Secrets to Winning at Office Politics
Get information on Dr. McIntyre's book "Very informative & insigtful!" 
"I wish I had read this book years ago."
"Has changed my work life for the better."
  
Read more on Amazon
Interested in Personal Coaching?
Interested in Personal CoachingDiscuss your career concerns in a  30- or 60-minute confidential phone coaching session with Dr. Marie McIntyre. For more information, see our Career Services page.
Stay Connected or Receive Email Updates
Coworker Relationships

Quick Quiz

Is This a Winning Team or a Lost Cause?

All material on yourofficecoach.com is copyrighted to Marie G. McIntyre.All rights reserved.
May be reproduced for non-commercial use with copyright and attribution to www.yourofficecoach.com
Commercial use requires permission: email mmcintyre@yourofficecoach.com.

Successful work groups need three things: (1) Shared goals that are clearly defined, (2) Effective processes for accomplishing critical tasks, and (3) Positive relationships that encourage collaborative interaction.

For some groups, everything seems to fall right into place, but others seem to struggle for months or even years. And certain combinations of people turn into truly toxic teams.

To evaluate your own group's strengths and weaknesses, complete the assessment below. Then use the results to make your group a winning team instead of a lost cause.

STEP 1

Check the statements that apply to your team.  If some statements are NOT checked, then you have some work to do.

GOAL Assessment: Do we know where we're going?
  Our goals have been clearly defined.
  All members understand their role and responsibilities.
  We know what outcome or "product" is expected from our work together.
  All members agree that the goals are important.
  Management has explained how our work fits into the larger picture.
TASK Assessment: Do we know what we're doing?
  In discussions, we stay focused on the task and avoid unrelated topics.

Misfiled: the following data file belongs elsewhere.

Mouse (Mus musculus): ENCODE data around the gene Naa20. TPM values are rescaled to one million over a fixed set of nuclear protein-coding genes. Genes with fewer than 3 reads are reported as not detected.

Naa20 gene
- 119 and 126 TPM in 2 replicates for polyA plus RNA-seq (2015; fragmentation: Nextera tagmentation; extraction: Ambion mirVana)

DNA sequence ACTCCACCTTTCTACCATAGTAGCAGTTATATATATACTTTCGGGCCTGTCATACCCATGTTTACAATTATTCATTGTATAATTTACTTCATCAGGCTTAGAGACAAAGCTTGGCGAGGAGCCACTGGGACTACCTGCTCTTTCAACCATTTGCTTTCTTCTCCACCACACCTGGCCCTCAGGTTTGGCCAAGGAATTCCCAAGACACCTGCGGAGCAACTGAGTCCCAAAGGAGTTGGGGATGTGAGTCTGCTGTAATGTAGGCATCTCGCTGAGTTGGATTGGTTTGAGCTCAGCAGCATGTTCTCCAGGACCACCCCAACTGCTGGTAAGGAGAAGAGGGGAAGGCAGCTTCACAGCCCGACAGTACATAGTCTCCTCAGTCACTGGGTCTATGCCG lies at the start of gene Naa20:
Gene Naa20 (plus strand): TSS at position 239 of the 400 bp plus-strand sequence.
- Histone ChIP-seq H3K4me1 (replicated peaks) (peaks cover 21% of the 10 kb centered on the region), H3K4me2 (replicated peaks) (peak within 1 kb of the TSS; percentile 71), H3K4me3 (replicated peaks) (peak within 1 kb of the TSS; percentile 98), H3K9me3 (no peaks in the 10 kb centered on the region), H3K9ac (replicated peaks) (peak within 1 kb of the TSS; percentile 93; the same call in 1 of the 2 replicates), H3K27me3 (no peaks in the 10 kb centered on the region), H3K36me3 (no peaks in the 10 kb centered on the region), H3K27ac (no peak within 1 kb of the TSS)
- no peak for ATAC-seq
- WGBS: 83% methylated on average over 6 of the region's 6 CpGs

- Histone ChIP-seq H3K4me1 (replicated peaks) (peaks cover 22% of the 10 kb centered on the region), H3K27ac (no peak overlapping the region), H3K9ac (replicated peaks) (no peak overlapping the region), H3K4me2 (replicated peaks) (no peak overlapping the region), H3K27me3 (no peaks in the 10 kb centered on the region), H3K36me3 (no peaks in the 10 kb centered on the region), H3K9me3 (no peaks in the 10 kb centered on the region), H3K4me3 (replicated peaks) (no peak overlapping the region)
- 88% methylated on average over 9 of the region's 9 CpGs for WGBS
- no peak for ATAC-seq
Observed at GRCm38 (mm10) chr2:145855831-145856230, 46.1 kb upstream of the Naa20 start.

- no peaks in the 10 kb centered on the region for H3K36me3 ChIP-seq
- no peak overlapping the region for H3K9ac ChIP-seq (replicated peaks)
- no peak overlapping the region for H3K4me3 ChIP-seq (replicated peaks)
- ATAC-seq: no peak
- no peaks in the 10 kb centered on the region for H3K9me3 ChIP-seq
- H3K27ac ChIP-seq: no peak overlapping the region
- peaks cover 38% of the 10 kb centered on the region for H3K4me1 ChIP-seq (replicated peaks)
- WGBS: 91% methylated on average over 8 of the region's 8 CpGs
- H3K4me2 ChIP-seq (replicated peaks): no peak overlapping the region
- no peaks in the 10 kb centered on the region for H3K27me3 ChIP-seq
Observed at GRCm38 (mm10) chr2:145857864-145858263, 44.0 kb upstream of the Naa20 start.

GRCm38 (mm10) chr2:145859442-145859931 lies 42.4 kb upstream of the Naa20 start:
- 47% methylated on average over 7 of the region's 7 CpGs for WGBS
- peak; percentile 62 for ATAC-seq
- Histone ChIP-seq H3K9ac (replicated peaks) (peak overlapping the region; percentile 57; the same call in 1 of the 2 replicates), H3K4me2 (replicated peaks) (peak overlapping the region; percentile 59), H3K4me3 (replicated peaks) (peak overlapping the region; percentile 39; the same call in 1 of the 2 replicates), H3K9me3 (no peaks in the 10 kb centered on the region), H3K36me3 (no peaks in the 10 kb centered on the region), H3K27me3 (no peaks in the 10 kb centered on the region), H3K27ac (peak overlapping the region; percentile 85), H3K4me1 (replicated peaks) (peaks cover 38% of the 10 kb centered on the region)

Disagreements are clearly defined and resolved.
  All members are able and willing to share information.
  We welcome and explore new ideas and suggestions.
  During discussions, we periodically stop to summarize where we are.
  Decisions are made in a timely manner.
  Decisions are communicated to everyone who needs to know.
  We stick with schedules and meet our deadlines.
  Our meetings end with assigned actions steps and responsibilities.
RELATIONSHIP Assessment: Can we work together successfully?
  Team members all know one another reasonably well.
  Members have discussed the individual hopes and concerns about our work.
  We have identified our shared interests and common goals.
  Members always communicate in a polite and respectful manner.
  Members can acknowledge and discuss different points of view.
  In this group, we understand the disagreement is healthy and desirable.
People can disagree in a constructive manner.
  In discussions, everyone is encouraged to participate.
  We respect and use our work style differences on this team.
  We are able to turn conflicts into problem-solving discussions.
  Members of this group like to laugh, joke, and have some fun together.

STEP 2

If you check these statements, then you have some problems! Take steps to break your team's bad habits.

PROBLEM Assessment: Do we have any destructive habits?
  Team members spend a lot of time socializing during meetings.
  We tend to go off on lengthy tangents during our discussions.
  When differences arise, members attack people instead of problems.
  Some people withhold information that others might need.
  Some members withdraw and sulk when people disagree with them.
  We tend to shoot down new ideas as soon as they are presented.
  People tend to get into control battles with the leader or one another.
  Certain people always dominate the discussion.
  We have a tendency to avoid conflicts or resolve issues through email.
  We frequently delay difficult decisions.
  Team members often refuse to consider other viewpoints.

Coaching Clinic

Search our website for helpful information on the following topics . . .
Your Office Coach © 2011  |  Privacy Policy